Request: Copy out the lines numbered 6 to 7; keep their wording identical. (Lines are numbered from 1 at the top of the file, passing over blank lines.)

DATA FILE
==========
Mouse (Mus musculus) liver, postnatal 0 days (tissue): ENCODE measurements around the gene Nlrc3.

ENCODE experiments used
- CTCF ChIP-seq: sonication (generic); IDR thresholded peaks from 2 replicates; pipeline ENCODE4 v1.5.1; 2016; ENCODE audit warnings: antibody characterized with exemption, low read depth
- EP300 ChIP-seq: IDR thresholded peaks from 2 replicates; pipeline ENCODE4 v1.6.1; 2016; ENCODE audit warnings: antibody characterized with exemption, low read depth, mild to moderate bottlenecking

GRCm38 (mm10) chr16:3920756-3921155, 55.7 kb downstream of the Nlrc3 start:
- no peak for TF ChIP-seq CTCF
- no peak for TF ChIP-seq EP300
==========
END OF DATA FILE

- no peak for TF ChIP-seq CTCF
- no peak for TF ChIP-seq EP300